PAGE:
January 6, 2016
Volunteers are saving scores of cold-stunned
sea turtles on Hatteras....WITH VIDEO


By IRENE NOLAN



Hatteras Island's climate went from balmy to Arctic almost overnight. The weather went from a month of record warmth to temperatures plunging to freezing or below and snow showers falling on the northern shores -- all in just a few days.

And human inhabitants of Hatteras weren't the only ones stunned by the Mother Nature's  cruel about-face. A band of volunteers have been hard at work this week rescuing cold-stunned sea turtles along the island's frigid and windy Pamlico Sound shoreline.

Lou Browning of Hatteras Island Wildlife Rehabilitation in Frisco, heads up the volunteer effort on the island, along with Frank Welles, also of Frisco.  The two men have been at it for some years now, and each year they get a little more help.

Browning said today, during a mid-day break to warm up, that islanders and other volunteers have really stepped up this week to help save as many of the cold-stunned turtles as possible.

About 15 or 20 trained volunteers, including students at Cape Hatteras Secondary School, he said, have been patrolling the shorelines and hauling turtles to safety -- it's cold and sometimes back-breaking work when the turtles have to be moved long distances.

Other folks are finding the turtles on their property, on their walks, or when they are commercial fishing or hunting and have been getting in touch with Browning and Welles.

Yesterday, 81 sea turtles were sent to the Sea Turtle Assistance and Rehabilitation (STAR) Center at the North Carolina Aquarium on Roanoke Island.  Today, by mid-day, Browning said about 100 turtles had been rescued and were headed to the STAR Center.

Browning and Welles and other Hatteras volunteers work under the auspices of the Network for Endangered Sea Turtles (NEST), which is based in Kill Devil Hills.

Both NEST and STAR volunteers help with the effort, which this year is based at the Old Weather Station Building on the Back Road in Buxton.

Browning said that all but two of the turtles, rescued by mid-day today, were endangered green turtles.  There was also one loggerhead and one Kemp's ridley sea turtle rescued.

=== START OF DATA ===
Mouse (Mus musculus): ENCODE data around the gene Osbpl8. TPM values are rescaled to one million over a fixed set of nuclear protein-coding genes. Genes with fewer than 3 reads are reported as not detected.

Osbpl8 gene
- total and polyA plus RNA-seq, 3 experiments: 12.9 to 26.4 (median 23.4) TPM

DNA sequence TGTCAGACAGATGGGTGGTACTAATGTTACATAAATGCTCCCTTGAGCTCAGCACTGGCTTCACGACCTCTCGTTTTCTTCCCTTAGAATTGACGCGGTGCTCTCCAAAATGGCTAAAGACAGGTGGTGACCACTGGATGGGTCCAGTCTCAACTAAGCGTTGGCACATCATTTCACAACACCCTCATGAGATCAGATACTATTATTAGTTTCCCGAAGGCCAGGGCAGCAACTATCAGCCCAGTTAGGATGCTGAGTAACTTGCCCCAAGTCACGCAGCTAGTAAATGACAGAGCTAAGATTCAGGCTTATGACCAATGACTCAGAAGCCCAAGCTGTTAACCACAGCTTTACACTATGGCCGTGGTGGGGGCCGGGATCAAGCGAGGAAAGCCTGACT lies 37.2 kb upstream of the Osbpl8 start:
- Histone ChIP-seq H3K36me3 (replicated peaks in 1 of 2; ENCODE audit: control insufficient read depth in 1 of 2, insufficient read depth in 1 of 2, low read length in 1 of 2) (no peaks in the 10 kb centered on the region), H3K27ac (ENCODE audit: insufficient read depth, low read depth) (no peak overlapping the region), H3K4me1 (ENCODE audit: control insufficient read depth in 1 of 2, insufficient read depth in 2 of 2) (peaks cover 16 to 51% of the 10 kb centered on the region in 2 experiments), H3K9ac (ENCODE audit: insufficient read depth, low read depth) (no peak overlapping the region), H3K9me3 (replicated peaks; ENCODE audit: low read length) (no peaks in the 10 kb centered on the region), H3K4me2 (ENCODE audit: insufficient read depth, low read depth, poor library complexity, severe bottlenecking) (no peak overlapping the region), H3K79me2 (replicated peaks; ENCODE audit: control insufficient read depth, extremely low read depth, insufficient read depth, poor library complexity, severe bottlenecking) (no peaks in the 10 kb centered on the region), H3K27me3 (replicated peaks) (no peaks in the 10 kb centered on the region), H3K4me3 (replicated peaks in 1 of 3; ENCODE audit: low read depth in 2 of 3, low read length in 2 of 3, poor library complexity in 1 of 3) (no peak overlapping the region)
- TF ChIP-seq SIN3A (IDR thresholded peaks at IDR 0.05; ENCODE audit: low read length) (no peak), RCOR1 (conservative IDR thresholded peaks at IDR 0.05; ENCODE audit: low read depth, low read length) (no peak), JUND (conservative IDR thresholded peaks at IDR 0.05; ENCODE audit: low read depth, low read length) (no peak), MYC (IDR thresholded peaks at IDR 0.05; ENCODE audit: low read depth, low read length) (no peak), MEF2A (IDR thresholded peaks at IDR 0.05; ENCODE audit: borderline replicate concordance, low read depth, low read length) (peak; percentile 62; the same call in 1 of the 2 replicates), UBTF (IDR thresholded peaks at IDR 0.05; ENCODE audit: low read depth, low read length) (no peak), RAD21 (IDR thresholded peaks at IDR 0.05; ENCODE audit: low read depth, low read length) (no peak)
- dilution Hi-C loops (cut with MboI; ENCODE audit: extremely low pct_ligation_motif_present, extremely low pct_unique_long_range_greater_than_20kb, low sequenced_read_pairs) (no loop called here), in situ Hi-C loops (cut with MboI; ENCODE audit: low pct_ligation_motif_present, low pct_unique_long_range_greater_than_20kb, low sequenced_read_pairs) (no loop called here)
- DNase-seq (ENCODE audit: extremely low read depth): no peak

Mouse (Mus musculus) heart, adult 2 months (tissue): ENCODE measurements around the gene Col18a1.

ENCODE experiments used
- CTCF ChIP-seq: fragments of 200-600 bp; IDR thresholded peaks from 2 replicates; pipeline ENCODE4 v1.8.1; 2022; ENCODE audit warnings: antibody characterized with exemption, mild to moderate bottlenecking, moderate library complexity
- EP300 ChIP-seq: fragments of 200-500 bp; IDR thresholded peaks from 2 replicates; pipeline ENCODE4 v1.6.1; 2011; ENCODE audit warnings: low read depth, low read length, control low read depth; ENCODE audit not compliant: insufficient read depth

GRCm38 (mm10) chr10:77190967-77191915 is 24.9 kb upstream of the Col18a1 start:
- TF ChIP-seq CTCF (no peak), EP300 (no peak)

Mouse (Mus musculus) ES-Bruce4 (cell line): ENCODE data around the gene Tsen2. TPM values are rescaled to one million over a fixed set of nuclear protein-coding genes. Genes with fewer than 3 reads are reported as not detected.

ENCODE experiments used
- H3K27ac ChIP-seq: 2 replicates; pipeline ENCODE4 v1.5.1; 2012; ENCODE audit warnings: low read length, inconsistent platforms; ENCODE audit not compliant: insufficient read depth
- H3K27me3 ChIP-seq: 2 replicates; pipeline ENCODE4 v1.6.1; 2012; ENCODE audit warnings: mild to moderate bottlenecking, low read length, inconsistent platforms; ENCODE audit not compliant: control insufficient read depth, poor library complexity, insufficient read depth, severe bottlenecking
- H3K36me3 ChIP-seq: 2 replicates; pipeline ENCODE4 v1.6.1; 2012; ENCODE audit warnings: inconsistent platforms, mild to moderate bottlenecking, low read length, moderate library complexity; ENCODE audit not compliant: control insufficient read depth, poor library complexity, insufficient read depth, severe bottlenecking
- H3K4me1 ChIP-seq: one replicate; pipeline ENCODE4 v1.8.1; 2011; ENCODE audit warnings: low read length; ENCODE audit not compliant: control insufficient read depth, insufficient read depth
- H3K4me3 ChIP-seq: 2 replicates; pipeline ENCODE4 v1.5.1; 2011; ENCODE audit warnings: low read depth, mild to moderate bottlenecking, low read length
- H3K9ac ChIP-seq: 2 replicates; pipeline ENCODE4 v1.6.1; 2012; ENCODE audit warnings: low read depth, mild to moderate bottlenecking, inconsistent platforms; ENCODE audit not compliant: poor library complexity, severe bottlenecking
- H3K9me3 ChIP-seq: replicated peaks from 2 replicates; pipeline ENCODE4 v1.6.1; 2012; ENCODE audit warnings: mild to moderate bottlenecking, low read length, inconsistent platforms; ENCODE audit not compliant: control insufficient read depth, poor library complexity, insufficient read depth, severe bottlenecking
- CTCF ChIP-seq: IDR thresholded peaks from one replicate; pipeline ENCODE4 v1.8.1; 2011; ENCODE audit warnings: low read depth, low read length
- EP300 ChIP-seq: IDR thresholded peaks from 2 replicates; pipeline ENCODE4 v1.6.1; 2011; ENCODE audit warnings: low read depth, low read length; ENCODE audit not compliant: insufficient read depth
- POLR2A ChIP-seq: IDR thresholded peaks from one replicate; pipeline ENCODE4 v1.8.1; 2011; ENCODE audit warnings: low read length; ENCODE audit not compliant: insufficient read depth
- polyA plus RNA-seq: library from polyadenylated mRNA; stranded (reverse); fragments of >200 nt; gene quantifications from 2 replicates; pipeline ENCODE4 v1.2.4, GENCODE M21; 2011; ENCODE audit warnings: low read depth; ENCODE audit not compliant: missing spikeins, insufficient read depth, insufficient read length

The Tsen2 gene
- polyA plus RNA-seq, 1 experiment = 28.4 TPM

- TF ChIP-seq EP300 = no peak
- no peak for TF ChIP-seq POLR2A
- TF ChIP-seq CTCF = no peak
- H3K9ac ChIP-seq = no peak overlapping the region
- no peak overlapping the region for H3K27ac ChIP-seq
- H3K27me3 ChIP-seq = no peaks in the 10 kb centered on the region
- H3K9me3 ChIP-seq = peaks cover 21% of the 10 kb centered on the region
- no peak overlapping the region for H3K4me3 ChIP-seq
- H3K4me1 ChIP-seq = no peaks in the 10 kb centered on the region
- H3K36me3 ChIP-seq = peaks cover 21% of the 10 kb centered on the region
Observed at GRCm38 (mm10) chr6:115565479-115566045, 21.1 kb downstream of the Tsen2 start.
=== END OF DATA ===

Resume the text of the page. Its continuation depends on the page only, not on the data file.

The sea turtles -- except for the loggerheads -- usually don't nest on the seashore, but they take a break from their long migrations to feed and forage in the Pamlico Sound. However, they can be trapped if the temperature falls quickly, as it has done in the past few days.

As cold-blooded reptiles, sea turtles derive heat from their surroundings and when they become too cold, their metabolism slows, prohibiting them from moving and ultimately from migrating to warmer water.  This also makes it challenging to determine whether the cold-stunned turtles are alive or dead. If they are alive, they can possibly be rehabilitated and released back into the wild.

Once a sea turtle is retrieved, it must be taken to the processing center at the Old Weather Station where volunteers from STAR and NEST measure it and record other important information before it can be transported to the STAR center. Transportation also often involves volunteers.

It's all a finely-tuned volunteer effort, one that Browning said has really come together in the past several days. And, he has noted in past interviews, saving these young turtles is vital to the survival of their species.

Almost all of the rescued turtles have been juveniles, Browning said.

"They don't know any better," he added. "They are just swimming around in the sound where it's warm and there's plenty of food.

"It's like they think they are in Florida," he said.

If you find a cold-stunned sea turtle or want to volunteer to help, you can call Browning at 252-475-4217 or Welles at 252-995-2417,

FOR MORE INFORMATION

Click here to listen to the audio of an interview with Lou Browning and Frank Welles for the Radio Hatteras show, "To the Point."  The two talk about the work of rescuing cold-stunned turtles and its importance to the survival of the species in the interview, which was broadcast in December 2014.

Cold Stunned Sea Turtles 2016

Cold Stunned Sea Turtles....... 81 sent to the STAR Hospital today! Thanks to all the wonderful volunteers on Hatteras, from NEST and at the STAR center. Also thanks to all the local residents who found, called and brought turtles to us! Great Job! Get some sleep, crack of dawn we're back out!

Posted by Hatteras Island Wildlife Rehabilitation on Tuesday, January 5, 2016



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